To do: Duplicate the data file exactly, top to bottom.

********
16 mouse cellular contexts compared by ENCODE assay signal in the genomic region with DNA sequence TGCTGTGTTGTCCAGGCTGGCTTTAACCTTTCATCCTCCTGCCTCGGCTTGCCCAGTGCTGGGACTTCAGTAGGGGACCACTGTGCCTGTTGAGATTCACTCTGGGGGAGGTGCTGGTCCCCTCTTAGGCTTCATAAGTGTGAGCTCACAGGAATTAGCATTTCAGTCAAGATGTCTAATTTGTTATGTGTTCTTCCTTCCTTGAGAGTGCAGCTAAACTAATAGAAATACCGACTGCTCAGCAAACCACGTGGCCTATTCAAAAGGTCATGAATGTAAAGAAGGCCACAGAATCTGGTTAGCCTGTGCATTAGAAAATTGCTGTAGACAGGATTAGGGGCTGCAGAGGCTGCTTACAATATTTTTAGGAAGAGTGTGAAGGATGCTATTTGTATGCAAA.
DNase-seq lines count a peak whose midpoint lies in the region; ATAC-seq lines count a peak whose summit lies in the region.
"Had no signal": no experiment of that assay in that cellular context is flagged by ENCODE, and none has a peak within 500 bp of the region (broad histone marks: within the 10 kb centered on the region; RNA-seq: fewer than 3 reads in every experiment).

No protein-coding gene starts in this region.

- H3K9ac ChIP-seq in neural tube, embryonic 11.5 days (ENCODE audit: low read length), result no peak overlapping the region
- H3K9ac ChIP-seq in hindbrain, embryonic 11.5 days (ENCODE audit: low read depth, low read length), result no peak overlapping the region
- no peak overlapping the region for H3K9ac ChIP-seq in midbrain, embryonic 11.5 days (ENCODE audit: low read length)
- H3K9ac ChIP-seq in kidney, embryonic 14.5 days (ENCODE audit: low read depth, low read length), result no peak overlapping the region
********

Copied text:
16 mouse cellular contexts compared by ENCODE assay signal in the genomic region with DNA sequence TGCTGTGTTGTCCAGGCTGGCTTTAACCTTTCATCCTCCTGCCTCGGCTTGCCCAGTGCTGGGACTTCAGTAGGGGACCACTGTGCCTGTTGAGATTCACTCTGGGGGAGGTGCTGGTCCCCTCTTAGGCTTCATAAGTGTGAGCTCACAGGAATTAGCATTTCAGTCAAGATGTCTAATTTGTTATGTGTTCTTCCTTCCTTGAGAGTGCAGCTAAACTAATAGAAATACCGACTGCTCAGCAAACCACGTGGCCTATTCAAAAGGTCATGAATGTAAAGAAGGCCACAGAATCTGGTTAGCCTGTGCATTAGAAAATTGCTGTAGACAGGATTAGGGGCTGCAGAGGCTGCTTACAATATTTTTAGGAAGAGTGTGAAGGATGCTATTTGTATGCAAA.
DNase-seq lines count a peak whose midpoint lies in the region; ATAC-seq lines count a peak whose summit lies in the region.
"Had no signal": no experiment of that assay in that cellular context is flagged by ENCODE, and none has a peak within 500 bp of the region (broad histone marks: within the 10 kb centered on the region; RNA-seq: fewer than 3 reads in every experiment).

No protein-coding gene starts in this region.

- H3K9ac ChIP-seq in neural tube, embryonic 11.5 days (ENCODE audit: low read length), result no peak overlapping the region
- H3K9ac ChIP-seq in hindbrain, embryonic 11.5 days (ENCODE audit: low read depth, low read length), result no peak overlapping the region
- no peak overlapping the region for H3K9ac ChIP-seq in midbrain, embryonic 11.5 days (ENCODE audit: low read length)
- H3K9ac ChIP-seq in kidney, embryonic 14.5 days (ENCODE audit: low read depth, low read length), result no peak overlapping the region